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How to Detect Errors in PHP? Well, that's tricky…

Among the top 5 monstrous quirks of PHP certainly belongs the inability to determine whether a call to a native function was successful or resulted in an error. Yes, you read that right. You call a function and you don’t know whether an error has occurred and what kind it was. [perex]

Now you might be smacking your forehead, thinking: surely I can tell by the return value, right? Hmm…

Return Value

Native (or internal) functions usually return false in case of failure. There are exceptions, such as "json_decode":, which returns null if the input is invalid or exceeds the nesting limit, as mentioned in the documentation, so far so good.

This function is used for decoding JSON and its values, thus calling json_decode('null') also returns null, but as a correct result this time. We must therefore distinguish null as a correct result and null as an error:

$res = json_decode($s);
if ($res === null && $s !== 'null') {
	// an error occurred

It's silly, but thank goodness it's even possible. There are functions, however, where you can't tell from the return value that an error has occurred. For example, preg_grep or preg_split return a partial result, namely an array, and you can't tell anything at all (more in Treacherous Regular Expressions).

json_last_error & Co.

Functions that report the last error in a particular PHP extension. Unfortunately, they are often unreliable and it is difficult to determine what that last error actually was.

For example, json_decode('') does not reset the last error flag, so json_last_error returns a result not for the last but for some previous call to json_decode (see How to encode and decode JSON in PHP?). Similarly, preg_match('invalidexpression', $s) does not reset preg_last_error. Some errors do not have a code, so they are not returned at all, etc.


A general function that returns the last error. Unfortunately, it is extremely complicated to determine whether the error was related to the function you called. That last error might have been generated by a completely different function.

One option is to consider error_get_last() only when the return value indicates an error. Unfortunately, for example, the mail() function can generate an error even though it returns true. Or preg_replace may not generate an error at all in case of failure.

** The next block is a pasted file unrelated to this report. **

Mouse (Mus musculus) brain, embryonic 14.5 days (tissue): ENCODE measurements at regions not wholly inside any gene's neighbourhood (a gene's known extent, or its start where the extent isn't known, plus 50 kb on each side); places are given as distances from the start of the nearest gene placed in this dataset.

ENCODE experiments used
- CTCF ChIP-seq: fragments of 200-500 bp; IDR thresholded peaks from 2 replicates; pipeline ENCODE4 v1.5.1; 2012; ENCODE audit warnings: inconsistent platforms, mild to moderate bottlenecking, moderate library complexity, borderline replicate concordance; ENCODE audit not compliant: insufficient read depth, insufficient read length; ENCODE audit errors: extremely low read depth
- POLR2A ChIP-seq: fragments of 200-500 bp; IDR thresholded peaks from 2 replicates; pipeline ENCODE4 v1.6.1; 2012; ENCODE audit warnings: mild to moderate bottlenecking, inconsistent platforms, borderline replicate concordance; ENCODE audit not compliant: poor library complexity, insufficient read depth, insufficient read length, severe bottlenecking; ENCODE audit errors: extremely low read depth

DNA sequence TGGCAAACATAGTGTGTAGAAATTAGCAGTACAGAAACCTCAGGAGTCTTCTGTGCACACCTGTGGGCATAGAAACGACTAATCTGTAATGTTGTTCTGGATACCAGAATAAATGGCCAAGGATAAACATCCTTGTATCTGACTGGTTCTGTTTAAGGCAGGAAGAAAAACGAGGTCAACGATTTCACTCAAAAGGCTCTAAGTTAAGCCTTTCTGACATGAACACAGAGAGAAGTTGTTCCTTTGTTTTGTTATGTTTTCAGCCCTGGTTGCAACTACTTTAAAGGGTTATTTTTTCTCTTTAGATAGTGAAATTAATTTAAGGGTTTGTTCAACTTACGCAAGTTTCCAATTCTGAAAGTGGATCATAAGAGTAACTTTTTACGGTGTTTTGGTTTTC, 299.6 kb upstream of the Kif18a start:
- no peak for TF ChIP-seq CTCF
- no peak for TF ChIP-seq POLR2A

The second option is to reset the “last error” before calling our function:

@trigger_error('', E_USER_NOTICE); // reset

$file = fopen($path, 'r');

if (error_get_last()['message']) {
	// an error occurred

The code is seemingly clear, an error can only occur during the call to fopen(). But that's not the case. If $path is an object, it will be converted to a string by the __toString method. If it's the last occurrence, the destructor will also be called. Functions of URL wrappers may be called. Etc.

Thus, even a seemingly innocent line can execute a lot of PHP code, which may generate other errors, the last of which will then be returned by error_get_last().

We must therefore make sure that the error actually occurred during the call to fopen:

@trigger_error('', E_USER_NOTICE); // reset

$file = fopen($path, 'r');

$error = error_get_last();
if ($error['message'] && the error['file'] === __FILE__ && $error['line'] === __LINE__ - 3) {
	// an error occurred

The magic constant 3 is the number of lines between __LINE__ and the call to fopen. Please no comments.

In this way, we can detect an error (if the function emits one, which the aforementioned functions for working with regular expressions usually do not), but we are unable to suppress it, i.e., prevent it from being logged, etc. Using the shut-up operator @ is problematic because it conceals everything, including any further PHP code that is called in connection with our function (see the mentioned destructors, wrappers, etc.).

Custom Error Handler

The crazy but seemingly only possible way to detect if a certain function threw an error with the possibility of suppressing it is by installing a custom error handler using set_error_handler. But it's no joke to do it


  • we must also remove the custom handler
  • we must remove it even if an exception is thrown
  • we must capture only errors that occurred in the incriminated function
  • and pass all others to the original handler

The result looks like this:

$prev = set_error_handler(function($severity, $message, $file, $line) use (& $prev) {
	if ($file === __FILE__ && $line === __LINE__ + 9) { // magic constant
		throw new Exception($message);
	} elseif ($prev) { // call the previous user handler
		return $prev(...func_get_args());
	return false; // call the system handler

try {
	$file = fopen($path, 'r');  // this is the function we care about
} finally {

You already know what the magic constant 9 is.

So this is how we live in PHP.

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